Lou’s View – Oct. 28, 2016

The Ghost at The Funeral

by Lou Bernard

It’s almost a cliché in ghost stories: The ghost appears after his own death to point the finger at his murderer. Though it’s been done a million times, it makes an exciting story.

It’s even more exciting as an actual historical event, one that happened in a place nearby.

Let me tell you about the ghost of Vincent James Sesto.

Sesto was a railroad employee who lived in Mill Hall. He had a wife, and a friend named Frank Dominick who rented a room from them. On January 13, 1905, Sesto stood up from dinner and announced he was going for a walk.

A few hours later, the conductor of a railroad train spotted something lying on the tracks. He thought it was a bundle of some sort, and stopped the train to look it over, and get it off the tracks.

It turned out to be the body of Vincent James Sesto, covered in blood.

Initially, he was thought to have been hit by a train. When the coroner opened his shirt and found three bullet holes, the police went back to take a further look. They found traces of blood on the ground, and a handkerchief with the letter F on it.

Sesto had been a popular man in the Italian community in the county. Many Italians flooded into his funeral, which was held at the Saint Agnes Church in Lock Haven.

The Clinton Republican reported on the funeral, and the odd things that happened there. They did it very matter-of-factly, as if they dealt with possible paranormal activity all the time. They said,”Several incidents occurred in the church and at the burial of James Sesto that aroused their suspicions.”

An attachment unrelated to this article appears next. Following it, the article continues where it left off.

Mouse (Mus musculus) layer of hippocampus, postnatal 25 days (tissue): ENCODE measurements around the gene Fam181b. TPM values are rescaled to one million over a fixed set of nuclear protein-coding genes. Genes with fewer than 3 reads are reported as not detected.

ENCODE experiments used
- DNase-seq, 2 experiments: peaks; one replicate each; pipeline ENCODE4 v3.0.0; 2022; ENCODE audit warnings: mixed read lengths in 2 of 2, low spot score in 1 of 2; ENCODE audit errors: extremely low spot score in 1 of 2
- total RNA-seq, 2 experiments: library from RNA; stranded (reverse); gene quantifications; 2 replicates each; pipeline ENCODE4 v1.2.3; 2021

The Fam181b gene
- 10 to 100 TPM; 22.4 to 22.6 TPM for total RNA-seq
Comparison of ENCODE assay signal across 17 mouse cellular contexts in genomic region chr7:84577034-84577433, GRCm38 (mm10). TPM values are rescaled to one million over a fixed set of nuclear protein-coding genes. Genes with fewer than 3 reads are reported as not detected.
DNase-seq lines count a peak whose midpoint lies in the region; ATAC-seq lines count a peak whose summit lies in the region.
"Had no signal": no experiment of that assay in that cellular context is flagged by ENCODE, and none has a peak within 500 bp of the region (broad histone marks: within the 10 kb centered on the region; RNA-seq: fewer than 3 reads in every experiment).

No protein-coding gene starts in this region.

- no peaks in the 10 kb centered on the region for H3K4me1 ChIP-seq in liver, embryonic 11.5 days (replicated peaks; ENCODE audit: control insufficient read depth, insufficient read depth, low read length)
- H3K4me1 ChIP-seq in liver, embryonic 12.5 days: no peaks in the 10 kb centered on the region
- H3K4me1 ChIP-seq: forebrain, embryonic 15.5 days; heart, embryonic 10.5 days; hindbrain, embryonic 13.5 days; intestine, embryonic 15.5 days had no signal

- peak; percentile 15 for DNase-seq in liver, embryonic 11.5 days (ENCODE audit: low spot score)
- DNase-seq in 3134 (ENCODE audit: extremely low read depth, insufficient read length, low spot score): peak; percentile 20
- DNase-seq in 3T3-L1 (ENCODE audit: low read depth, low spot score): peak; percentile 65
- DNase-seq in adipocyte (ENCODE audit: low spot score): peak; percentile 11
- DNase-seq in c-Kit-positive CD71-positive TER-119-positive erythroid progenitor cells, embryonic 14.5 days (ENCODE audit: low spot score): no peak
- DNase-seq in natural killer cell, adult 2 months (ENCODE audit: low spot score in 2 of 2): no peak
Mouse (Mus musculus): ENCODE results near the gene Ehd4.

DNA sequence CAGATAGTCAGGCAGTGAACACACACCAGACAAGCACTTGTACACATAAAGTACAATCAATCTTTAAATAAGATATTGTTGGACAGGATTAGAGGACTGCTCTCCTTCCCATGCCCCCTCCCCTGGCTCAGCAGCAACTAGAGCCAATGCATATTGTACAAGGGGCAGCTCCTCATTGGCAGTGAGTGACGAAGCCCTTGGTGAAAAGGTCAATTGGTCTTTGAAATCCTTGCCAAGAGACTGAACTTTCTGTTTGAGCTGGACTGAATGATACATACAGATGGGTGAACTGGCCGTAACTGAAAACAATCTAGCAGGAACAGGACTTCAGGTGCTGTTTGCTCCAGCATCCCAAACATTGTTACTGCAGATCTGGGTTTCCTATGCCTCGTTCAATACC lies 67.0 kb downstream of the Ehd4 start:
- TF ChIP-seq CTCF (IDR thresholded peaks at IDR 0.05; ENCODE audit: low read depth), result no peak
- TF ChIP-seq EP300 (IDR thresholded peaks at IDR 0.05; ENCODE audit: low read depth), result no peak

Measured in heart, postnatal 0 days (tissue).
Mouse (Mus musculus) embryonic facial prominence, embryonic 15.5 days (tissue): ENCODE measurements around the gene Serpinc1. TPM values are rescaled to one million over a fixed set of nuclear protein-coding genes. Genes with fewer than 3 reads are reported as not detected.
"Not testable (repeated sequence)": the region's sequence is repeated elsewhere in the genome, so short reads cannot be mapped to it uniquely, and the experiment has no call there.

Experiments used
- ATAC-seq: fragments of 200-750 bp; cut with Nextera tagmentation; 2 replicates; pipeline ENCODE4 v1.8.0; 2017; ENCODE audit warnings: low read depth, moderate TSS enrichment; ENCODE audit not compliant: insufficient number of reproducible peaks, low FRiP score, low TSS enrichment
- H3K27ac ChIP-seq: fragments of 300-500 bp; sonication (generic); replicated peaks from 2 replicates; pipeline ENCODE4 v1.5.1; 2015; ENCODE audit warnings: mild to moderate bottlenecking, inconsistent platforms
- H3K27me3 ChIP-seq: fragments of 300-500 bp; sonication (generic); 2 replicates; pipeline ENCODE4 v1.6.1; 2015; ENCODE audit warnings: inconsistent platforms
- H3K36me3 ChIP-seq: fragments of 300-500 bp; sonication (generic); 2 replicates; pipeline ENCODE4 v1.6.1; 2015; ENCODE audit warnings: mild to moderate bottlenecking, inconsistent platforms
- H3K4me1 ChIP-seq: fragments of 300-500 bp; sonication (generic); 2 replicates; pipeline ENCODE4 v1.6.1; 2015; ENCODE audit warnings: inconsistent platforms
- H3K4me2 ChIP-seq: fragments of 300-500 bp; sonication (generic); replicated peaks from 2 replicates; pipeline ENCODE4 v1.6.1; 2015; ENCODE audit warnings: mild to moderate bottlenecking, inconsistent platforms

The paper reported,”As the casket was being carried out of the church a small cross dropped from the altar to the floor. This was followed a few seconds later by one of the iron pillars supporting the gallery toppling over.”

Most shocking of all, when they got to the cemetery, they began lowering the casket into the grave. One of the straps wound around the leg of a pallbearer, almost dragging him into the grave. “That pall bearer was Frank Dominick, who, it is said, insisted upon being one of the pall bearers,” reported the Republican.

It appeared very much that the ghost of Sesto was pointing at Frank Dominick. This was about all the evidence that the local people needed to accuse Dominick of the murder of Sesto. The Italian friends and family demanded that Dominick be arrested. The police had somewhat stronger evidence, and took Dominick to jail. When they searched the house, they found a small gun, and a shoe and undershirt covered with blood. They also found that Dominick had a deep cut on one hand.

Dominick refused to speak to the police—He only spoke Italian, so the police hired an interpreter, but it was pointless. Dominick refused to talk, and hired local attorney W.C. Kress. At the end of January, the hearing was held in front of Alderman E.K. Parsons, in a room crowded with local Italians. Kress argued that the handkerchief could have been anyone’s, as long as they had an F in their name. He argued that the blood could have come from Dominick himself, from his wound—DNA hadn’t been invented yet.

Most damaging to the case, Sesto’s wife testified in Dominick’s favor. She said that he’d been cutting wood when he’d hurt his hand, and that’s where the blood came from.

Dominick was released, due to lack of evidence.

The ghost of Vincent James Sesto never did get his justice. Frank Dominick left town, and the killer was never sent to prison. Sesto is still buried in Saint Agnes Cemetery.

And his ghost may still be at large. Never having received the revenge he demanded, Sesto’s restless spirit may still be haunting the lonely grave, crying out for his killer’s punishment.